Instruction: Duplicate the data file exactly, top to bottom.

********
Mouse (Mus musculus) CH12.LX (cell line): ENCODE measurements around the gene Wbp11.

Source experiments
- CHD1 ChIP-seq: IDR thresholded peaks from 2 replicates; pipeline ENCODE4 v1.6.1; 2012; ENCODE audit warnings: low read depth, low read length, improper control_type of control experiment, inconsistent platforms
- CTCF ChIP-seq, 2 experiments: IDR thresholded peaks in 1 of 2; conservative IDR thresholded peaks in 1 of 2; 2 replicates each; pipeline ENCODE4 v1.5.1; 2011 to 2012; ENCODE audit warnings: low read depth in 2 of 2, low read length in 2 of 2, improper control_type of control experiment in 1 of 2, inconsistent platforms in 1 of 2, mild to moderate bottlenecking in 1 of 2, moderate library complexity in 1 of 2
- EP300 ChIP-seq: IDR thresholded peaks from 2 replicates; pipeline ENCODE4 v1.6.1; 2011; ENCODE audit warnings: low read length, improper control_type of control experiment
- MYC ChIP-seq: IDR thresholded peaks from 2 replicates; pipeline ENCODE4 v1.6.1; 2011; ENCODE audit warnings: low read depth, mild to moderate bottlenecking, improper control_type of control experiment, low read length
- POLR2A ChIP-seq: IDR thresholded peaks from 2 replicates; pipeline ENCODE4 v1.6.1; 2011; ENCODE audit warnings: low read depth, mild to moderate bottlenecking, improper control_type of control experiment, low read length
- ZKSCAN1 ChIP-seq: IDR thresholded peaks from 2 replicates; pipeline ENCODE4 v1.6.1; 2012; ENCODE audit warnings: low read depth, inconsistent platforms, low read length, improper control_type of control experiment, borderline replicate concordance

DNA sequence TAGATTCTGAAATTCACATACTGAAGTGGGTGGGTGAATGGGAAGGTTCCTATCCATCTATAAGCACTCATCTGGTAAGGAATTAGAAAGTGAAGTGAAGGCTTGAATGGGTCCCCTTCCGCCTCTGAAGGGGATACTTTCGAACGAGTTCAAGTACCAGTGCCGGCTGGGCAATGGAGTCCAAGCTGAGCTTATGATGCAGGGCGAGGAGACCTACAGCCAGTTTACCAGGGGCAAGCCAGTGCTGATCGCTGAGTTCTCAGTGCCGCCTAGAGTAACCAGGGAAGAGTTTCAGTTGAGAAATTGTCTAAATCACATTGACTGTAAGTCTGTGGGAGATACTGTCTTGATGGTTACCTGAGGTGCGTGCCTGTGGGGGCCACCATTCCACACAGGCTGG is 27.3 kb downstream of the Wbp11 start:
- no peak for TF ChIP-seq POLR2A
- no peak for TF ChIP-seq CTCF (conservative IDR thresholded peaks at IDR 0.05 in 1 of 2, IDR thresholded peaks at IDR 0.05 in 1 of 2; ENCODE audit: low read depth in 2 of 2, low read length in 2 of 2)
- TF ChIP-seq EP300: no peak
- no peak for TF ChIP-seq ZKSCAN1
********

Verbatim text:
Mouse (Mus musculus) CH12.LX (cell line): ENCODE measurements around the gene Wbp11.

Source experiments
- CHD1 ChIP-seq: IDR thresholded peaks from 2 replicates; pipeline ENCODE4 v1.6.1; 2012; ENCODE audit warnings: low read depth, low read length, improper control_type of control experiment, inconsistent platforms
- CTCF ChIP-seq, 2 experiments: IDR thresholded peaks in 1 of 2; conservative IDR thresholded peaks in 1 of 2; 2 replicates each; pipeline ENCODE4 v1.5.1; 2011 to 2012; ENCODE audit warnings: low read depth in 2 of 2, low read length in 2 of 2, improper control_type of control experiment in 1 of 2, inconsistent platforms in 1 of 2, mild to moderate bottlenecking in 1 of 2, moderate library complexity in 1 of 2
- EP300 ChIP-seq: IDR thresholded peaks from 2 replicates; pipeline ENCODE4 v1.6.1; 2011; ENCODE audit warnings: low read length, improper control_type of control experiment
- MYC ChIP-seq: IDR thresholded peaks from 2 replicates; pipeline ENCODE4 v1.6.1; 2011; ENCODE audit warnings: low read depth, mild to moderate bottlenecking, improper control_type of control experiment, low read length
- POLR2A ChIP-seq: IDR thresholded peaks from 2 replicates; pipeline ENCODE4 v1.6.1; 2011; ENCODE audit warnings: low read depth, mild to moderate bottlenecking, improper control_type of control experiment, low read length
- ZKSCAN1 ChIP-seq: IDR thresholded peaks from 2 replicates; pipeline ENCODE4 v1.6.1; 2012; ENCODE audit warnings: low read depth, inconsistent platforms, low read length, improper control_type of control experiment, borderline replicate concordance

DNA sequence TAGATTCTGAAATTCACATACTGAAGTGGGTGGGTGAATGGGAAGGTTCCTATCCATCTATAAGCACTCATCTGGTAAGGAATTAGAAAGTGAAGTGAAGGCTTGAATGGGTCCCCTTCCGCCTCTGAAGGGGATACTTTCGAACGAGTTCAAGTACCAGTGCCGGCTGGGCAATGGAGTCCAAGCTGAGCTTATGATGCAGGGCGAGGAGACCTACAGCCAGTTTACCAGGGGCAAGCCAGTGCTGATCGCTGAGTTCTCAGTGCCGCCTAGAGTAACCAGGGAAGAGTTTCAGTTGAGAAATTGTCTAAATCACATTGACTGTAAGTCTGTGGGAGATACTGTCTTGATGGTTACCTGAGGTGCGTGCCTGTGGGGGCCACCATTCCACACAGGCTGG is 27.3 kb downstream of the Wbp11 start:
- no peak for TF ChIP-seq POLR2A
- no peak for TF ChIP-seq CTCF (conservative IDR thresholded peaks at IDR 0.05 in 1 of 2, IDR thresholded peaks at IDR 0.05 in 1 of 2; ENCODE audit: low read depth in 2 of 2, low read length in 2 of 2)
- TF ChIP-seq EP300: no peak
- no peak for TF ChIP-seq ZKSCAN1